Words Play it again, Samuel

'Desahogate' anthology gives the brown and proud a place to vent

Venus Prado, 33, sat at her computer and thought about the life experiences that have made her the person that she is today: an independent and successful Hispanic woman.

Born and raised in San Antonio, with a bachelor's degree in sociology and a master's in counseling from St. Mary's University, Prado, now a professor at Northwest Vista College, began to write about her father, Richard, a man she said did not allow the family's lower economic status define their love and support for one another. Prado said she was inspired to write about her father, who spent a large portion of his life working at the Frito-Lay factory and raising her and her four sisters, because he is the role model for her hard work and perseverance.

So, she writes: "Your road less traveled marks the journey by which the color of your skin will celebrate and triumph ... although the falls will come you will be left standing tall because you are a strong brown man."

Those few lines from her poem Strong Brown Man, one of two pieces by Prado published in the first volume of Desahogate: Growing Up Xicana/o, tell a personal story in an anthology dedicated to the expression of Hispanic identity.

"All the stories connect to one another," Prado told the Current during a fund-raiser at The Spark to help raise money for the publication of the second volume of Desahogate. "People are going to attach their own meaning to each story they read. I hope that whatever meaning they come to is of value in their own life."

Jorge Burwick, 28, editorial board member of the Xicana Xicano Education Project (XXEP), which was founded in 1999 and publishes Desahogate, said the barrio-based anthology has been in the works for the past three years. With 44 contributing writers and 56 poems and short stories, the publication got off the ground with a small grant from the United Way and personal contributions from members of XXEP.

Noche De Poesia Y Pensamiento
Raza Poetry And Open Mic Night

7pm Fri, Apr 1
Abuela's Café
1828 Martin

Desahogate: Growing Up Xicana/O
In Tilli, In Tlapilli Press
Available at Hogwild Records
and Black Mountain Books
"It's been a long process," Burwick said. "This anthology gives people a chance to validate their voices and gives them an outlet for written expression. I think that people will be able to relate to one of the stories or poems that is in this publication. I hope that when people read it they think, 'Hey, maybe I can get published, too.'"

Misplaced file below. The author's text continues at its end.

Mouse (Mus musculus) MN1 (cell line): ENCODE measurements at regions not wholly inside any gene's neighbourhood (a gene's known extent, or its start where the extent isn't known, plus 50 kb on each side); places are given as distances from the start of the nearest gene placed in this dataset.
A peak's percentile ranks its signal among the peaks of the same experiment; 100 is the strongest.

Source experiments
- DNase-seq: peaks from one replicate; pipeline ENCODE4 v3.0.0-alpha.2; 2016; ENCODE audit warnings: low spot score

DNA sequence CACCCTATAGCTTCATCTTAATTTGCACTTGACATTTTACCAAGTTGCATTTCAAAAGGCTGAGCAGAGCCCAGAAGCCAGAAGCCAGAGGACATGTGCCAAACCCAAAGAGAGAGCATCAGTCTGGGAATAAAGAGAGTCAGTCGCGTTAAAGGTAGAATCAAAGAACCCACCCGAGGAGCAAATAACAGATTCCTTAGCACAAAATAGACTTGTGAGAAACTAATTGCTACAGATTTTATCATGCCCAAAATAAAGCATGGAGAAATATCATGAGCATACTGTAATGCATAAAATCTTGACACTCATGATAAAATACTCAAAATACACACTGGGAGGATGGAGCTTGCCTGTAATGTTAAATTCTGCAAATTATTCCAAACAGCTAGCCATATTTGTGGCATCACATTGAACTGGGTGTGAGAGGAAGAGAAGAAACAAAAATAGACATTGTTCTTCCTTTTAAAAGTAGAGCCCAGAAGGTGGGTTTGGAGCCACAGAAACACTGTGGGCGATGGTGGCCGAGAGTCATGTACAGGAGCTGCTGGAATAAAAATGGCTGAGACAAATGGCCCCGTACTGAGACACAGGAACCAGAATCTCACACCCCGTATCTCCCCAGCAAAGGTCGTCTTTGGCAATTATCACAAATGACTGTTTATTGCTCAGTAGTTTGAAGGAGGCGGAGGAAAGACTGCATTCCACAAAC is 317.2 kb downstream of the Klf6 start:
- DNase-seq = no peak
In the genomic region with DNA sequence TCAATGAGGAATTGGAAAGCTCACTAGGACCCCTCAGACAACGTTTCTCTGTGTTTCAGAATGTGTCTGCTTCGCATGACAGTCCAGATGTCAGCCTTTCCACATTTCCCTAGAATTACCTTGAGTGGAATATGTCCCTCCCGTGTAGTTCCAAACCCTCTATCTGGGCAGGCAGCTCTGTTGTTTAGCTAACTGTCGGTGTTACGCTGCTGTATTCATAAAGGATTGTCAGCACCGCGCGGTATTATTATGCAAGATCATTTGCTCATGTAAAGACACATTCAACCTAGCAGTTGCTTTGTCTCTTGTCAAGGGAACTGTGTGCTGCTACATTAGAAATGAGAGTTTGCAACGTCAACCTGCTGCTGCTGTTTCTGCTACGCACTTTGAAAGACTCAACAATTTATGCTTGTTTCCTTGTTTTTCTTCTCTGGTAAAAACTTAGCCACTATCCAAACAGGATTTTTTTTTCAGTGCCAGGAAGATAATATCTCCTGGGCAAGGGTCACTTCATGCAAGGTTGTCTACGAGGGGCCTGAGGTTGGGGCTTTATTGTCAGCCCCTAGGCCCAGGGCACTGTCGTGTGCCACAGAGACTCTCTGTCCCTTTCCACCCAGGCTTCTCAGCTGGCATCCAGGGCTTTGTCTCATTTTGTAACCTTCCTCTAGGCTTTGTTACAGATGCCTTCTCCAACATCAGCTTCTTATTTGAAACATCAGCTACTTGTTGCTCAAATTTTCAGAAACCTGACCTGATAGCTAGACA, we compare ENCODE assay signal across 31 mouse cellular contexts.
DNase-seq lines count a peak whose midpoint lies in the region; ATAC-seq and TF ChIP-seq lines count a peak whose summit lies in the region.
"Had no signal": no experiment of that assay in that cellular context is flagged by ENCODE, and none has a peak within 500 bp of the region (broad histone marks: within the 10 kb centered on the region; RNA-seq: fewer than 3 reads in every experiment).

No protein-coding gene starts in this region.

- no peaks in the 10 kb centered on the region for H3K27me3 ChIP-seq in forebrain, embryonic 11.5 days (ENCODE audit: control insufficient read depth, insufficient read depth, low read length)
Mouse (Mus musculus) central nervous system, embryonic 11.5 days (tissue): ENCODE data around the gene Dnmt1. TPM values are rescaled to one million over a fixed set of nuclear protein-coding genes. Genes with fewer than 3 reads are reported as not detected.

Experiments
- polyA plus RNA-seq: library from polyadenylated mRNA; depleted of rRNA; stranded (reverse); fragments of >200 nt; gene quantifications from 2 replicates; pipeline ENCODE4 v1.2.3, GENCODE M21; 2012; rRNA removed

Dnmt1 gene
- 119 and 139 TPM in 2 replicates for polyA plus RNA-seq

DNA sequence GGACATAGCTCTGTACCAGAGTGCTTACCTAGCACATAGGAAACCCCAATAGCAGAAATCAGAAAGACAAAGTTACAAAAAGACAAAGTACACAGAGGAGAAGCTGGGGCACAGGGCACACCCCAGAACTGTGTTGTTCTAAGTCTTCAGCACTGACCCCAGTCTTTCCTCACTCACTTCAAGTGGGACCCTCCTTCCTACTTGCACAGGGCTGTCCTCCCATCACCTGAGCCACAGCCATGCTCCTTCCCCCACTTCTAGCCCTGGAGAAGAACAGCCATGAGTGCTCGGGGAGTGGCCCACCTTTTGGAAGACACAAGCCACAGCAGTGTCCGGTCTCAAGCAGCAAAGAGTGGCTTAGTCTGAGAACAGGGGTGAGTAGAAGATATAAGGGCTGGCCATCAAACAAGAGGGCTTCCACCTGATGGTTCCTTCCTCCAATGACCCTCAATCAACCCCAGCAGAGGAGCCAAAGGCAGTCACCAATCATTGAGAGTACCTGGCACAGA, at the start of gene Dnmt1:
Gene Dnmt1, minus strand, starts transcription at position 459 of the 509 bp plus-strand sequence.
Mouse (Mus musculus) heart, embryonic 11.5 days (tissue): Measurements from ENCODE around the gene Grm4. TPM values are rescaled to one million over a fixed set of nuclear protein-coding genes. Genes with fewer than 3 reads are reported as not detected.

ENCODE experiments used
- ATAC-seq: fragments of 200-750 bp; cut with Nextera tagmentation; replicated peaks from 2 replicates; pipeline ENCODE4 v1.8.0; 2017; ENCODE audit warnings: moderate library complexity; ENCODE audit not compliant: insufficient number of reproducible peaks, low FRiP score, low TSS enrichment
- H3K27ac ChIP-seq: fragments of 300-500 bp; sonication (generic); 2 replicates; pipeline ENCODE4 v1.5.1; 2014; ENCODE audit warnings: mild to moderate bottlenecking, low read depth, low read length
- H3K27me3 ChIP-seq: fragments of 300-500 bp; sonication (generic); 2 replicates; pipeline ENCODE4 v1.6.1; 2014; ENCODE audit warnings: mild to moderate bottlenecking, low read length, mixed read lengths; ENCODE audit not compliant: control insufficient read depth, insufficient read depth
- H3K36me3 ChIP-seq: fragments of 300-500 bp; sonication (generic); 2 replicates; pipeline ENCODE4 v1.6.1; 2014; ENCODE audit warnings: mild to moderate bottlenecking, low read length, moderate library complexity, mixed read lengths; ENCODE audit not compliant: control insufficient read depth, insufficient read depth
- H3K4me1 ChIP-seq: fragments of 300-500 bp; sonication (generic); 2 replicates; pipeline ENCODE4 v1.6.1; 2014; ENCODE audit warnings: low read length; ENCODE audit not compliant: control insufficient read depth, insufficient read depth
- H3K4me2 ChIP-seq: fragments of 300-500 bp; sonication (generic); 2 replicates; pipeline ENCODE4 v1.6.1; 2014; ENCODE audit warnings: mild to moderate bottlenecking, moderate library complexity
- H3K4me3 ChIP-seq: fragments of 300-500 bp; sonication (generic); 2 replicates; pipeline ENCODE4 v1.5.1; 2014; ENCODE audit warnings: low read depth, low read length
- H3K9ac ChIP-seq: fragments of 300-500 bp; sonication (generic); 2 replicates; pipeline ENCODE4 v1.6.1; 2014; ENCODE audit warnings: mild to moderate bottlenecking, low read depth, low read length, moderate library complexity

Desahogate is a self-described collection of "histories that are never told to a mainstream audience." Given the recent critical and (sometimes) commercial success of imprints such as ArtePublico, Cinco Puntos, and University of New Mexico Press, that assertion may be debatable, but Desahogate's authors seem animated by a common sense of purpose. Ernest M. Garza shares a story about being embarrassed to bring tacos to lunch as an elementary school student in the mid 1950s. Poet Melissa Sandy Vela writes about her husband's culturally unusual eating habits.

Skimming through one of the 500 first editions of Volume One, Cristina Ordóñez, 21, shared her personal story, Desde la Raíz. Born in Queretaro, Mexico, Ordóñez illustrated through her words how it felt moving to the United States in first grade and being unable to relate to the people who spoke English, an unknown language to her. Ordóñez wrote Desde la Raíz for a Latino Cultural Expressions class at UTSA and thought that it would fit in well with Desahogate's mission.

"For me, this is trying to say how proud I was of where I came from and how my roots are a very important part of me," Ordóñez, a UTSA biligual education major, said. "I just couldn't turn away and become an American and not think about where I came from and what my language is. This is like embracing my past."

By Kiko Martinez